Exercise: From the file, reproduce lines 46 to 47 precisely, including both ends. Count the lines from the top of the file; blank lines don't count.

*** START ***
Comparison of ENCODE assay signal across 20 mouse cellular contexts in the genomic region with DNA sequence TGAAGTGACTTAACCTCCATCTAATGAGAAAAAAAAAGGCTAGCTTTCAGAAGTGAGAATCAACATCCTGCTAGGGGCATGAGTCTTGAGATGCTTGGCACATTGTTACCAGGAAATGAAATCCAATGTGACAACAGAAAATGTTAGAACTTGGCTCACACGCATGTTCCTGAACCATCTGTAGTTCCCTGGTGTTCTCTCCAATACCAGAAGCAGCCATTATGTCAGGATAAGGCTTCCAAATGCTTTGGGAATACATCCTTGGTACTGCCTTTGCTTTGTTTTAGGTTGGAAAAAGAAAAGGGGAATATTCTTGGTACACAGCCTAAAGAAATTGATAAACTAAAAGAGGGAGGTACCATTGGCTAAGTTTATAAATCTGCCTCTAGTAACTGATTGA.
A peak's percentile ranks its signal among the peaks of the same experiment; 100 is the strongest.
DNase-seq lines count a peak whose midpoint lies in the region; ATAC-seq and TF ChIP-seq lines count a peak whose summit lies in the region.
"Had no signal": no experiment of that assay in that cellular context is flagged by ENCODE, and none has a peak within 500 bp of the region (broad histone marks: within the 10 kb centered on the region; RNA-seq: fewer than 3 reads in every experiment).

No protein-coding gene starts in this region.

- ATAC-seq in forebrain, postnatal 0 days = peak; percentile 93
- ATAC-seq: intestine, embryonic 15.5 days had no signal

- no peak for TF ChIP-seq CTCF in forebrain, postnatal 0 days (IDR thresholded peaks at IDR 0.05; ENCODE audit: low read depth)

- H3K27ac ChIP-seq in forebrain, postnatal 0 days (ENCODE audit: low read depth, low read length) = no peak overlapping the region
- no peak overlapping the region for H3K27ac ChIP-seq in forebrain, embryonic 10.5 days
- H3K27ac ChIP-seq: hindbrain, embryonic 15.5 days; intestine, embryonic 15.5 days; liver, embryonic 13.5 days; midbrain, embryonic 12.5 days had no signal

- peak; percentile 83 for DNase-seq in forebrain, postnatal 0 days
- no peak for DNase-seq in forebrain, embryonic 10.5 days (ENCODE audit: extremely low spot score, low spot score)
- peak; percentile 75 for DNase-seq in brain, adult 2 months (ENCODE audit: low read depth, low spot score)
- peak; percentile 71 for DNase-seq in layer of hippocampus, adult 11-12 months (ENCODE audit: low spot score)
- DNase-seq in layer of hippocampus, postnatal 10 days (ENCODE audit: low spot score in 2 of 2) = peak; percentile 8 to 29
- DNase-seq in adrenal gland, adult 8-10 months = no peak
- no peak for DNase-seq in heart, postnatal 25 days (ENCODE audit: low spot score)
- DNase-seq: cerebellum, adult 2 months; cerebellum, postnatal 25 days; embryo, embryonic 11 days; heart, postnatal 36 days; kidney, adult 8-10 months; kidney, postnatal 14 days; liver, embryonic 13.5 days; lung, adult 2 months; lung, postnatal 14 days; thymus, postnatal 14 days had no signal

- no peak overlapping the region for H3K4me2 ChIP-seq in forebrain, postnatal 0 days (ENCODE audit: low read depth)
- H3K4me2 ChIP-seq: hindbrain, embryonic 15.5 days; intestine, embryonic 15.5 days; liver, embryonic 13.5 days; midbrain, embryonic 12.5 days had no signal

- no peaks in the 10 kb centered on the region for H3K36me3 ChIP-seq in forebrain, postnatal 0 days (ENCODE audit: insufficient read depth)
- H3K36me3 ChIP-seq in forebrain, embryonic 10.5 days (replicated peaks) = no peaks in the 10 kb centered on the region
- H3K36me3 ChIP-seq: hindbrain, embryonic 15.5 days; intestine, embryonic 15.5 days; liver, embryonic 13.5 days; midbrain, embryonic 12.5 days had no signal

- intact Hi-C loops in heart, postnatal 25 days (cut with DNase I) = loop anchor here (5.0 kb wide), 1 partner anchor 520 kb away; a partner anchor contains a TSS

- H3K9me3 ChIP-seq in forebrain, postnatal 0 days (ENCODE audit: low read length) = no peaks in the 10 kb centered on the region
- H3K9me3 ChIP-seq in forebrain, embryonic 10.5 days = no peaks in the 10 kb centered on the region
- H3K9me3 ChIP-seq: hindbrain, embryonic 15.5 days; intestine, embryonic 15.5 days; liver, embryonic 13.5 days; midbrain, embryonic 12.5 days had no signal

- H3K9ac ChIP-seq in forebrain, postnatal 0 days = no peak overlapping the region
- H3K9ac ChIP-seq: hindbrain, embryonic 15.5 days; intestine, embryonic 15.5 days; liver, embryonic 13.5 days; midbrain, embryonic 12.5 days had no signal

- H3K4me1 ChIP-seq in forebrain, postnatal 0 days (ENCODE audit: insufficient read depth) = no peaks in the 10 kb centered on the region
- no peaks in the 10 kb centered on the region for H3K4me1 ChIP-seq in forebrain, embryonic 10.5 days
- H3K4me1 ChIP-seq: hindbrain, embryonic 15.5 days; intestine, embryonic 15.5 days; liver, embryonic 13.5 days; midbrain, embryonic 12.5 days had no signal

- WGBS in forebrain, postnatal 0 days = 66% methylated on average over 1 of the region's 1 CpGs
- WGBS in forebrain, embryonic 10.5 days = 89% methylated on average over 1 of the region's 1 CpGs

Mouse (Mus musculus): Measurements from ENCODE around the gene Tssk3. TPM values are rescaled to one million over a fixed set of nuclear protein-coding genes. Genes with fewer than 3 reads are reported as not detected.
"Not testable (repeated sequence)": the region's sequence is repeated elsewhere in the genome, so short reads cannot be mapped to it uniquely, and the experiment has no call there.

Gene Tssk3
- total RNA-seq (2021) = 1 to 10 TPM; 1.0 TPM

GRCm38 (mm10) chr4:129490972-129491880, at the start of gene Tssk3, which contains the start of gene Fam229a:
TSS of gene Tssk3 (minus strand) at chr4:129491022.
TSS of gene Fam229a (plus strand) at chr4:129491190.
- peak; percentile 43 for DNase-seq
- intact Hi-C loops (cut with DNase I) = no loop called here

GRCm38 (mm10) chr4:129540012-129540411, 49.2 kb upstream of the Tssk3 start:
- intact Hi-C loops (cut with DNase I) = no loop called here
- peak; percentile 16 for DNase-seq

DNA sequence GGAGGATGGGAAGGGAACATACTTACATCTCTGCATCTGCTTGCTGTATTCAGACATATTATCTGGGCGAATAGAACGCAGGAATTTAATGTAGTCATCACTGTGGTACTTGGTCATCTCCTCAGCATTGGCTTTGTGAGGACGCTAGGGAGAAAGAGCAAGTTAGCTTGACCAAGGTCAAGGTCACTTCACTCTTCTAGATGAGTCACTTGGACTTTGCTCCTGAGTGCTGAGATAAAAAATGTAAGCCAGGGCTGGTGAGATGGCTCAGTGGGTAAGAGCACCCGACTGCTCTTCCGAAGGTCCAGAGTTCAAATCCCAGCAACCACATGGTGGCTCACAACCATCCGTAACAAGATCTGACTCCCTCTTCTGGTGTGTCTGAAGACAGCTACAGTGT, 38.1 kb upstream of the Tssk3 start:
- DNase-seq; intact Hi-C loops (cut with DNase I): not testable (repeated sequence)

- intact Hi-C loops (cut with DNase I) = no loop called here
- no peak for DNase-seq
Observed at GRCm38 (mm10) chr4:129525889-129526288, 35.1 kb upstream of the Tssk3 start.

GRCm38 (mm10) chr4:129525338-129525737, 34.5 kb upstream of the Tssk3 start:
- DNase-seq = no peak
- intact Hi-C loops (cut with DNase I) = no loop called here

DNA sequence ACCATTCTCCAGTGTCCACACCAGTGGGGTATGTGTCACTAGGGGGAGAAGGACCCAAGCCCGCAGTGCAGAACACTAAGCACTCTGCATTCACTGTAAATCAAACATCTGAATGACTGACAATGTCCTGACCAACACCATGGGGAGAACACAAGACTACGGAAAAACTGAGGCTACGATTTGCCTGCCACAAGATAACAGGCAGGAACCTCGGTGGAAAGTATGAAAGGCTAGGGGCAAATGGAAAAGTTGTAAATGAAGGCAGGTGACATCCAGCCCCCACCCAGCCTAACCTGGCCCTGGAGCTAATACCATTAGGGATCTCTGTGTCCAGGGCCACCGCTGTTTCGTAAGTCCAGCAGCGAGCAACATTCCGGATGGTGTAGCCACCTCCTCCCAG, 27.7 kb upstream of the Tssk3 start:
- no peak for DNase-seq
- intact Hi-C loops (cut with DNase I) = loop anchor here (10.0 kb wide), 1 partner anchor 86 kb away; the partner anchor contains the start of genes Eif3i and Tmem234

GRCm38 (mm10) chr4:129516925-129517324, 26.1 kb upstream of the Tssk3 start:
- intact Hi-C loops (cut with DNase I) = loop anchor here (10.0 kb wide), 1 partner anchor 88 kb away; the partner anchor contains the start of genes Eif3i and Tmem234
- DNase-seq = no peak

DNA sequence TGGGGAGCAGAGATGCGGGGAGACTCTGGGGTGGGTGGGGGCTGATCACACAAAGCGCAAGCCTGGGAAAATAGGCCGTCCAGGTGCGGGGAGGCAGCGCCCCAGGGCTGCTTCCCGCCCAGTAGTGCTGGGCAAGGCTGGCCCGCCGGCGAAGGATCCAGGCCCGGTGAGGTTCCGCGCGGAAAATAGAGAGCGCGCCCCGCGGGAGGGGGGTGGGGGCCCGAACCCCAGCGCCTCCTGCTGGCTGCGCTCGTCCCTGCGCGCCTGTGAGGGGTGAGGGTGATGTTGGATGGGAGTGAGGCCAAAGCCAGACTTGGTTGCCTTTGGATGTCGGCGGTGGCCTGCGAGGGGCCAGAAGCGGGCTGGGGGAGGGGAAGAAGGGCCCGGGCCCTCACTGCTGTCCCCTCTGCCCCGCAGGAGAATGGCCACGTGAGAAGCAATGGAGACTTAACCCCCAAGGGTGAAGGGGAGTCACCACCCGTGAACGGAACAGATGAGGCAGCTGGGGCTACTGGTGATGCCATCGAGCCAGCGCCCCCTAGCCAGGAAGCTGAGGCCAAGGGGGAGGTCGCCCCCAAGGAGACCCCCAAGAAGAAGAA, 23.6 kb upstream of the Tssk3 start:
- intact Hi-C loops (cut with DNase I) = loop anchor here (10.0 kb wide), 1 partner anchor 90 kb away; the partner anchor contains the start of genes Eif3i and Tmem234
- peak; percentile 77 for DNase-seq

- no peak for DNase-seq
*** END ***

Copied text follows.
- intact Hi-C loops (cut with DNase I) = no loop called here
- peak; percentile 16 for DNase-seq